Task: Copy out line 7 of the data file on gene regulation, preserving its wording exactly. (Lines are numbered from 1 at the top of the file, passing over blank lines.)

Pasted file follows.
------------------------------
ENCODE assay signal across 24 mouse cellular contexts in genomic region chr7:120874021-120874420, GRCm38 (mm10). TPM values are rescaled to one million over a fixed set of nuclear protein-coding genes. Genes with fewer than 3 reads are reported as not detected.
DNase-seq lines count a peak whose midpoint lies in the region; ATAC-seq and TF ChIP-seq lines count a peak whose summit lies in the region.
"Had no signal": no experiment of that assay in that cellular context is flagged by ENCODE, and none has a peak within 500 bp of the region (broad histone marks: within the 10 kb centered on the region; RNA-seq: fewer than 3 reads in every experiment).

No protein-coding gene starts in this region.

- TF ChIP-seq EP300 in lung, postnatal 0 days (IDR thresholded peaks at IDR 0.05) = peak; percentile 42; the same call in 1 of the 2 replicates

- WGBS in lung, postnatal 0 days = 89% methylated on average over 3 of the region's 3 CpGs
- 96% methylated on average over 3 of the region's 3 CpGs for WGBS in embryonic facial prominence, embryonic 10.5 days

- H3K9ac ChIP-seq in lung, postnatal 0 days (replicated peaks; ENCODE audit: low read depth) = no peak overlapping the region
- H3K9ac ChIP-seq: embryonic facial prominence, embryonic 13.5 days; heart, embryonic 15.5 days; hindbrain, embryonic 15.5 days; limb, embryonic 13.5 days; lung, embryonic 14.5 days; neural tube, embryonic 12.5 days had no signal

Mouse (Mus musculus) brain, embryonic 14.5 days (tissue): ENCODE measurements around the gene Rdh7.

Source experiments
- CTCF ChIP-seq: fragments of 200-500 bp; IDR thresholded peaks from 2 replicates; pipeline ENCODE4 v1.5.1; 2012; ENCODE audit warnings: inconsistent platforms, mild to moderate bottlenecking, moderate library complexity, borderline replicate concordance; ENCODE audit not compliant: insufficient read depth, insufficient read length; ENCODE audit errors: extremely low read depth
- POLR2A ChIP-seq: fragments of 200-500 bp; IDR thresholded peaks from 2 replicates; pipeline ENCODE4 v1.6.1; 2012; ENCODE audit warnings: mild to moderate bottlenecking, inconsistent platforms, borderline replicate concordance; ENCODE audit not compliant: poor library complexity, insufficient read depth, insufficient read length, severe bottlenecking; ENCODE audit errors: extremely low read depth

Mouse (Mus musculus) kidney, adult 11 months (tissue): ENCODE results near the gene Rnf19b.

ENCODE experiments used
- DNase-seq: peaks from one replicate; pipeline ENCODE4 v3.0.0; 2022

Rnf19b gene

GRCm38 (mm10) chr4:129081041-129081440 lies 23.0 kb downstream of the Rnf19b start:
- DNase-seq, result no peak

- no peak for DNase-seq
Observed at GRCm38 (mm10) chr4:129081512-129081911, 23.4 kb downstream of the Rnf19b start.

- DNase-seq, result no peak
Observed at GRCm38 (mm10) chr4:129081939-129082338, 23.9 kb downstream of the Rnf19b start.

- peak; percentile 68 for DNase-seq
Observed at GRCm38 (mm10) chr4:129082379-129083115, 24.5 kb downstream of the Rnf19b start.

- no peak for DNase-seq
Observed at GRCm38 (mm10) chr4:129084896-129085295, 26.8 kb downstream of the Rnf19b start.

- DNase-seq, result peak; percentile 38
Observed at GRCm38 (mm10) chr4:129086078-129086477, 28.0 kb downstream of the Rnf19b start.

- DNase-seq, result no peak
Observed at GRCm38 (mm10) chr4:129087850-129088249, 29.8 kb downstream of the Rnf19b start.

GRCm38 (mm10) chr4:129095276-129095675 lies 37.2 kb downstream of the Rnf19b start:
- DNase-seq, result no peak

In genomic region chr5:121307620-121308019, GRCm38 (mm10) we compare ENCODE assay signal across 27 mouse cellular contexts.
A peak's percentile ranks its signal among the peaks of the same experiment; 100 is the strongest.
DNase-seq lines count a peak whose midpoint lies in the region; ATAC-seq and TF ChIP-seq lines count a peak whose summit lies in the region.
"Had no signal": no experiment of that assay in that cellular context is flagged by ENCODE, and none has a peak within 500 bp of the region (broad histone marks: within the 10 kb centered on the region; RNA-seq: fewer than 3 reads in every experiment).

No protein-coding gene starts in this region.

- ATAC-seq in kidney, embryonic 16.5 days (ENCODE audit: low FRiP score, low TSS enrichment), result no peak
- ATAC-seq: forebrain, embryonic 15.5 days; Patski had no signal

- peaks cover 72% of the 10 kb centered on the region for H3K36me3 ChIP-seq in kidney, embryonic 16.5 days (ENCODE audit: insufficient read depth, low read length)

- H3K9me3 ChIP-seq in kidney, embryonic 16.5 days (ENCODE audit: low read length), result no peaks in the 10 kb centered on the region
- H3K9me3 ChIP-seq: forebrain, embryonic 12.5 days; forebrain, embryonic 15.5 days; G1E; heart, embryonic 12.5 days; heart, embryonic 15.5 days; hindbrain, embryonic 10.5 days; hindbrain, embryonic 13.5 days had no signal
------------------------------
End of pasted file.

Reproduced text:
- 96% methylated on average over 3 of the region's 3 CpGs for WGBS in embryonic facial prominence, embryonic 10.5 days